Sports

Nation Ford runner’s journey started in a Filipino orphanage. Here’s her next stop.

Mac Banks

Nation Ford High senior Mari Hudson is a runner on a mission.

Hudson was born in the Philippines and spent nearly 14 years in an orphanage after she was abandoned at two weeks old by her biological parents.

In 2012, then 13, Mari was adopted by Robb and Jennifer Hudson of Fort Mill.

Hudson was enrolled at Fort Mill Middle school and, by U.S. standards, was behind in her education, her adoptive parents said. Her English-speaking skills were limited and her math skills were poor.

Fast forward.

Because of an age limit for high school competition, Mari was not able to participate on the cross-country team this year as a senior.

However, she had lettered the past two seasons. That setback didn’t stop her. She recently signed to run cross-country at Marian University in Indianapolis. The family visited Marian University and talked with the cross-country coach, who talked to Mari and ultimately offered her a scholarship.

Hudson earning a scholarship is a feel-good story that almost didn’t happen. Mari didn’t want to be adopted, nor did she want to come to America.

All she had known

Robb and Jennifer Hudson had heard on a local Christian radio station about the need to adopt Filipino children. They responded and began corresponding with Mari.

“We had looked at adoption for younger kids and adoption from within the foster system, but this somehow, we knew right away,” Jennifer said. “They sent us a pamphlet and they had already preselected children for this program. She was one of two girls on it and we knew right away, she was the one.”

Mari had grown up in an orphanage and, while it wasn’t ideal, it was all she had known. The Hudsons weren’t the first family interested in Mari.

“When I was little there were many families that wanted me for foster care, but I declined many families because I was waiting for my birth parents to come back and that is what I set my mind to,” she said. “But when I got transitioned to a different orphanage because there was an age limit in the one I was in, and there is a certain age that you can’t be adopted, so I thought I was done, and going to be there forever.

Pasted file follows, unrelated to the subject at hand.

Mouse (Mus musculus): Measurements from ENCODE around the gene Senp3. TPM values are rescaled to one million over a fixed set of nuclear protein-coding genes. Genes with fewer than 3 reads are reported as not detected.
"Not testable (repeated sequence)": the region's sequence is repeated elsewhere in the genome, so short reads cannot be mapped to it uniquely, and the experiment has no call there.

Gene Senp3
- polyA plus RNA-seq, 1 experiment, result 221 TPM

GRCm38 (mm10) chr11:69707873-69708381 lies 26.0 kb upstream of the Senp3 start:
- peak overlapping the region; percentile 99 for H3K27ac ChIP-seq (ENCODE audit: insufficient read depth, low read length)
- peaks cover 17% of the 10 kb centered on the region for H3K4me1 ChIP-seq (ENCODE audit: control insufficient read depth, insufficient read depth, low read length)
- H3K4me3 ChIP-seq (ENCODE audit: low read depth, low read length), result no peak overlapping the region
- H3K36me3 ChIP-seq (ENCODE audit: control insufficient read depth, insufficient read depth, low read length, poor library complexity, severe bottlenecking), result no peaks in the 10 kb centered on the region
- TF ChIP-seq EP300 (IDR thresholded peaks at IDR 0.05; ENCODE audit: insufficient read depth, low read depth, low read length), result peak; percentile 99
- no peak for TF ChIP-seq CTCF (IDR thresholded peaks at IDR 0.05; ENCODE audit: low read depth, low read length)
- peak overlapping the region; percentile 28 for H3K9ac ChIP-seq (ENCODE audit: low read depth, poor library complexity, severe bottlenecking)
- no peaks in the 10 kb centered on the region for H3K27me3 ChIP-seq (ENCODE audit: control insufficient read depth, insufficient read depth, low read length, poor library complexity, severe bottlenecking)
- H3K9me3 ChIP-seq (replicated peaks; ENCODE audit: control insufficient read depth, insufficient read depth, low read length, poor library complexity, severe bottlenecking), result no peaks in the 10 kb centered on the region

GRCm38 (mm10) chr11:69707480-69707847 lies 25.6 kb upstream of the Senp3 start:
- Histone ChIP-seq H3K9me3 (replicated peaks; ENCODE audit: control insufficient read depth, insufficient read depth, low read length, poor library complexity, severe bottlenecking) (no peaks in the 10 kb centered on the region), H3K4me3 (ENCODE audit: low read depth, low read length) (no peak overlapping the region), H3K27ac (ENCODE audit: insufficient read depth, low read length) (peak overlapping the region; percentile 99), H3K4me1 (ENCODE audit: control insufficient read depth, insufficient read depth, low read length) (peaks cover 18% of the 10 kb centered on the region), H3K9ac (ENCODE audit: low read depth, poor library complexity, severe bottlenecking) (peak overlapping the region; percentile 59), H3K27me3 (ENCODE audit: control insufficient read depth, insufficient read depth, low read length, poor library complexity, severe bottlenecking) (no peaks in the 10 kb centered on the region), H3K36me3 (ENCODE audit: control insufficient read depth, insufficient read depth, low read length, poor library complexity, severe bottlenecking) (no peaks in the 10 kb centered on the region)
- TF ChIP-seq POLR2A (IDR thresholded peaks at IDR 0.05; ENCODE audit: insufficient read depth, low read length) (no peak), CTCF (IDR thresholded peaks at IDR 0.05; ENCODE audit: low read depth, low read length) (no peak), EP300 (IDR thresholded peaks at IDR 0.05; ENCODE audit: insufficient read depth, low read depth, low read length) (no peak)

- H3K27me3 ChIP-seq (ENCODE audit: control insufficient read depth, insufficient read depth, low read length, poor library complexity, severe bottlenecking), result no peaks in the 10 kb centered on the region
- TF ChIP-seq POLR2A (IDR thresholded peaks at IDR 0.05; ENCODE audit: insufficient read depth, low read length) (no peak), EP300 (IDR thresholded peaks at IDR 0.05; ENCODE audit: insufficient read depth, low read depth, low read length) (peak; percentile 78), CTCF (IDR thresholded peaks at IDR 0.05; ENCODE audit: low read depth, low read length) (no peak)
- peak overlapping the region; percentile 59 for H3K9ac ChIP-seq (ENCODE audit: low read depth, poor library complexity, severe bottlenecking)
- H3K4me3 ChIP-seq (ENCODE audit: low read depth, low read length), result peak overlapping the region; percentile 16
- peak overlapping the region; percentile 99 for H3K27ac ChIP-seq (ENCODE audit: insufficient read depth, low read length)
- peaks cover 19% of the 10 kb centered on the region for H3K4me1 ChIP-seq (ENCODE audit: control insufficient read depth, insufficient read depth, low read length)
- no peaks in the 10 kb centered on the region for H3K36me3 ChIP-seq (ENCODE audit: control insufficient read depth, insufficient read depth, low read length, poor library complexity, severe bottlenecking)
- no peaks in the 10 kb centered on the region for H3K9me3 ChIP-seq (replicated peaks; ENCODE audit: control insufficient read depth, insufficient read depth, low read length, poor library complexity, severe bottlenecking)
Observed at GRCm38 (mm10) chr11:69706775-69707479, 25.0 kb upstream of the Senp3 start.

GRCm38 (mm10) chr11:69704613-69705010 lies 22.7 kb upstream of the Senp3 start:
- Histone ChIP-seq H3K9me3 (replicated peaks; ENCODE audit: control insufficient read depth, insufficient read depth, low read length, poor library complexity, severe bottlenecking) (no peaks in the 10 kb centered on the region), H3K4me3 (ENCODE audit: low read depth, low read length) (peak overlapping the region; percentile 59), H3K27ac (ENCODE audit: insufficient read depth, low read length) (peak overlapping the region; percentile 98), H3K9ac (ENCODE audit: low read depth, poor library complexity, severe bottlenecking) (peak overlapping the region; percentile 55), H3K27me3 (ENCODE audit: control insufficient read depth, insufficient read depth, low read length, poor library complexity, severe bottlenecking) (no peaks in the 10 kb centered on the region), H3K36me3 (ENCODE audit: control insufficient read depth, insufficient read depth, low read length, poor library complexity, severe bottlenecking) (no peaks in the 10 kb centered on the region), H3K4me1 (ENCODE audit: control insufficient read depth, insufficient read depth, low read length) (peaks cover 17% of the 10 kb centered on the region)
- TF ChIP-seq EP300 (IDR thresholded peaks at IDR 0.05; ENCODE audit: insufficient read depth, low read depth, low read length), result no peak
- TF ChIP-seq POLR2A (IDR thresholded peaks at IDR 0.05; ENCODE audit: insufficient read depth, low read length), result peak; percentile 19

“I started praying and I wanted a family. A year later, I started getting news about (the Hudsons) and I was excited.”

That excitement faded for Mari during the year-long adoption process. She was unsure of what life on the outside of the orphanage would be like.

“She wanted a family her whole life,” Jennifer said. “But in her mind, she always thought her birth parents would come back. She kind of had a revelation that at her second orphanage, after she aged out of her first one. God answered her prayers. She was extremely brave to leave the country. She is the bravest girl I know.”

The Hudsons said the day they picked Mari up was supposed to be a 30-minute turnaround after signing some paperwork. That 30-minutes turned into eight hours because Mari had second thoughts.

“About three quarters in, it was tearing us all up,” Jennifer said. “We were all crying. We told them that if she doesn’t want to leave, we are still going to love her and we are still going to support her. It was killing us. They told us to leave for an hour and we came back and she said ‘OK.’